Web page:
Generative AI requires vast amounts of training, and many of the most popular large language models have been trained by scraping publicly available websites. This practice didn’t seem to bother many people when it was used by Google (and other search engines) to index pages and surface them on search results pages, but now there are numerous lawsuits focused on whether or not copyrighted material can be used for AI training without the knowledge, consent, and remuneration to the rights holders.
Writers, musicians, and artists of all kinds are (understandably) the most vocal about this issue. To help them, the University of Chicago introduced “Nightshade,” an open-source tool that allows content creators to subtly alter their work. These modifications, invisible to humans, mislead AI models. For instance, exposure to images “poisoned” by Nightshade led AI to misidentify dogs as cats.
Originally an extension of the university’s Glaze tool, Nightshade stands out by intentionally misleading AI about object and scene identifications. Its integration presents a significant challenge to AI developers. Detecting and removing these poisoned pixels is difficult, and if AI is trained on such data, retraining becomes necessary.
The creators of Nightshade say they aim to restore the balance of power, ensuring artists’ intellectual property is respected in the age of AI advancement.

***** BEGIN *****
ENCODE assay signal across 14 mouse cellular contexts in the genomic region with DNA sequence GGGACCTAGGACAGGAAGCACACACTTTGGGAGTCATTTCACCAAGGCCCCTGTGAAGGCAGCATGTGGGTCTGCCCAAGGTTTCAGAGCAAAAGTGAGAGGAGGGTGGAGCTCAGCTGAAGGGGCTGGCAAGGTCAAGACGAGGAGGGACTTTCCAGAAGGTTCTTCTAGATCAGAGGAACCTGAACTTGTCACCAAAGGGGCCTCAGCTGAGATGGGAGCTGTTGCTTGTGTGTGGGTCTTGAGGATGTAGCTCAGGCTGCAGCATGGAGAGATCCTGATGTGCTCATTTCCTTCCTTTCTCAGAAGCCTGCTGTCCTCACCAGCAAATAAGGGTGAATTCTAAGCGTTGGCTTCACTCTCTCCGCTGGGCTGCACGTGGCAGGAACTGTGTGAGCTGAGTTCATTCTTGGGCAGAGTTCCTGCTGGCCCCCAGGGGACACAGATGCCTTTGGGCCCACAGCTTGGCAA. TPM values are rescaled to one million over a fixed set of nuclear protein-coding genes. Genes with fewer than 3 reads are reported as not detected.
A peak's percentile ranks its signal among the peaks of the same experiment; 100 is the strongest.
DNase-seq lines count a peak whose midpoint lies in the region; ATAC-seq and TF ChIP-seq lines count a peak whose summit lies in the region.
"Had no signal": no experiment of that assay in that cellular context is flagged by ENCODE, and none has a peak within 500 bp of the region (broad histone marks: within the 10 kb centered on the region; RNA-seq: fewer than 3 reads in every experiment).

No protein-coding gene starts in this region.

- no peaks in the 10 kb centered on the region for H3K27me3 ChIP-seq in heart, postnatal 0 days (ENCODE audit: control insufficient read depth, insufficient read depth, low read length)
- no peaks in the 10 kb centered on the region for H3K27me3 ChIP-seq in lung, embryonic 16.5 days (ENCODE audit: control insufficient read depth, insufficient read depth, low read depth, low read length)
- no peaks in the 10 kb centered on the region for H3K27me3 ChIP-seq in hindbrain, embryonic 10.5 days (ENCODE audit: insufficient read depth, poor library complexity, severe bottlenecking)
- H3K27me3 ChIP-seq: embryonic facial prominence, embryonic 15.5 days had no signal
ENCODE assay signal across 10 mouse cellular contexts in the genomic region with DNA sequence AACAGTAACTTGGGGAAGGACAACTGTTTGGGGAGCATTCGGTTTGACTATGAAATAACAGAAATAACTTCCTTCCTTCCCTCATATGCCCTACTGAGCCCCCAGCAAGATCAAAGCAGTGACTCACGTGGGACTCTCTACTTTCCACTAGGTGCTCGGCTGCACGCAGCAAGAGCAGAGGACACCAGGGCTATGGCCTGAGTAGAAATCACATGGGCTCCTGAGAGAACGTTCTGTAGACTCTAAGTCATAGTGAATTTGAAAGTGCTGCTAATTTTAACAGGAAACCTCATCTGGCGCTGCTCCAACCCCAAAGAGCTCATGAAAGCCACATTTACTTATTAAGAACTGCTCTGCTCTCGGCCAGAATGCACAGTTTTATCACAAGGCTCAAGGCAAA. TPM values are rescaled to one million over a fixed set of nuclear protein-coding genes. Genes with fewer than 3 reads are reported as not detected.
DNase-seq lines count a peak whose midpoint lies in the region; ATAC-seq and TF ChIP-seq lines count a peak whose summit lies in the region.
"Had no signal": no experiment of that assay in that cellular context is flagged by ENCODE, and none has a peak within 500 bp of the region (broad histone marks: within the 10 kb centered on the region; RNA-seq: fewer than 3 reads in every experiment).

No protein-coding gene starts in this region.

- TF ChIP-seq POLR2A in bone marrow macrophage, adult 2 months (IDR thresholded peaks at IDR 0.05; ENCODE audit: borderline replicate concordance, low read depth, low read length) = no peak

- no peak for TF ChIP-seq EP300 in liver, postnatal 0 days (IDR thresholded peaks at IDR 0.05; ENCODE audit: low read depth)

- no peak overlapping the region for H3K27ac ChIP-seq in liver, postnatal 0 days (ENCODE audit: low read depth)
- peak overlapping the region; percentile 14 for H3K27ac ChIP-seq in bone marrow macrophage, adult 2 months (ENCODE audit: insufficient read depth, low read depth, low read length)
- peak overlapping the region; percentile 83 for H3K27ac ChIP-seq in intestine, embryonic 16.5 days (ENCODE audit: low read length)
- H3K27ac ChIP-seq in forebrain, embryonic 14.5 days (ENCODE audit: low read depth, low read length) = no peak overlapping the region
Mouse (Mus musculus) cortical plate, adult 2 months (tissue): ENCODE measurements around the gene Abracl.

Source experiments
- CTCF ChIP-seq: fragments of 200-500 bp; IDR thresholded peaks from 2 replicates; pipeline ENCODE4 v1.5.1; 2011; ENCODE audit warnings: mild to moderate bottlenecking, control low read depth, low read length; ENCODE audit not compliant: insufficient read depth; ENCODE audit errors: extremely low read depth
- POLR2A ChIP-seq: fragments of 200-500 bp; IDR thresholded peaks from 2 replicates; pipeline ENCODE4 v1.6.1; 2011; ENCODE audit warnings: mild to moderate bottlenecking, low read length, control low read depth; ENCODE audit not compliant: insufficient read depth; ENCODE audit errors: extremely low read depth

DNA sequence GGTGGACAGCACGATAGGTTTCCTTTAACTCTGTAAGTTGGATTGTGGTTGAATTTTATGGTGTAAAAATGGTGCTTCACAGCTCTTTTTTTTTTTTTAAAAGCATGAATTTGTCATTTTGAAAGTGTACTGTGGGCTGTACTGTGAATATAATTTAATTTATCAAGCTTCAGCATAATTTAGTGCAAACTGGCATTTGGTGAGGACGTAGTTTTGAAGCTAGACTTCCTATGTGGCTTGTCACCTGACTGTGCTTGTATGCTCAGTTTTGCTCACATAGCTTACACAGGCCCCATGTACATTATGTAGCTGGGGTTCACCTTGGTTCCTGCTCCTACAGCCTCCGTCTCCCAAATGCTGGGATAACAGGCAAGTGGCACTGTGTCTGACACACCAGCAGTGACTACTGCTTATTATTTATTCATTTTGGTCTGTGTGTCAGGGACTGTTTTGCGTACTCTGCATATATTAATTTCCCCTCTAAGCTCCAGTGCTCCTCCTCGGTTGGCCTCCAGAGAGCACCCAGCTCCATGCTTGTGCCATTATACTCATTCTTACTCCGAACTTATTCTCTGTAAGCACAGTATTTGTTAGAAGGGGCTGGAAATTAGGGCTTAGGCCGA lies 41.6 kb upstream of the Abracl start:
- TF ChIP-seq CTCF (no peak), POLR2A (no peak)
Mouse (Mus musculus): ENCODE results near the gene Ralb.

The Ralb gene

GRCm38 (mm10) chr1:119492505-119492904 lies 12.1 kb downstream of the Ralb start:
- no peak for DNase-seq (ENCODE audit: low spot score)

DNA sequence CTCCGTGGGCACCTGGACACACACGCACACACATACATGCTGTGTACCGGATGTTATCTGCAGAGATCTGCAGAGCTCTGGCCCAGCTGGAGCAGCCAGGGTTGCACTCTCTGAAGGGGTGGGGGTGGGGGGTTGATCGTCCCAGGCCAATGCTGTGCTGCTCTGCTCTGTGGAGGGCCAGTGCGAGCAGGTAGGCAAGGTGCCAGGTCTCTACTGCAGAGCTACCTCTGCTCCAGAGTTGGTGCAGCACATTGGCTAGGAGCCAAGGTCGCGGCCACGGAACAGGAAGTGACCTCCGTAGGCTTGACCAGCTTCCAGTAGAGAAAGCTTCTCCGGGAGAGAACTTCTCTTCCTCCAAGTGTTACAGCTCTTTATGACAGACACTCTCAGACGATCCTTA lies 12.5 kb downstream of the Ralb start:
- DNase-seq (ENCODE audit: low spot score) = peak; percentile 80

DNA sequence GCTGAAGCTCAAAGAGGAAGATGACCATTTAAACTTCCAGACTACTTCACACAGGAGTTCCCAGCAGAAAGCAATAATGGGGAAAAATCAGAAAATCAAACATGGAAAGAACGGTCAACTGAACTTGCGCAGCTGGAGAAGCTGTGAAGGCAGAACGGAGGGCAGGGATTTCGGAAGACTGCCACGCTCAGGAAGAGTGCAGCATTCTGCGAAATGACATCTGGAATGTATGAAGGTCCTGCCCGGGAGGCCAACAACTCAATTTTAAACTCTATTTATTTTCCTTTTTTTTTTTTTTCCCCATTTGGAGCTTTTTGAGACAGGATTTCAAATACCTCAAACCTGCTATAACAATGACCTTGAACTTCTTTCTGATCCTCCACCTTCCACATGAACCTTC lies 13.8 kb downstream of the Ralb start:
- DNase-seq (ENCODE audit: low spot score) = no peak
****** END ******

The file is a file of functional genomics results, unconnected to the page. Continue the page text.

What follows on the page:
That’s the intended use. The unintended consequences are so extreme that I’m sad I’m being made to think about them.
It is already extremely difficult and expensive to train a large language model. Retraining and fine tuning models are also resource intensive. Let’s imagine that a bad actor wanted to start poisoning publicly available content by hacking into content management systems or digital asset management systems (which, generally speaking, are not the most secure servers on the web).
Take it a step further. Let your mind go as far as you’re comfortable with thinking about how you might use intentionally (but invisibly) mislabeled files on the web.
We are approaching the one-year anniversary of the introduction of ChatGPT, the most popular consumer-grade generative AI platform. Microsoft, Google, Salesforce, Adobe, and almost every other tech company is “all in” on AI. Welcome to the beginning of a new information security arms race.
Author’s note: This is not a sponsored post. I am the author of this article and it expresses my own opinions. I am not, nor is my company, receiving compensation for it. This work was created with the assistance of various AI models, including but not limited to: GPT-4, Bard, Claude, Midjourney, Stable Diffusion, and others.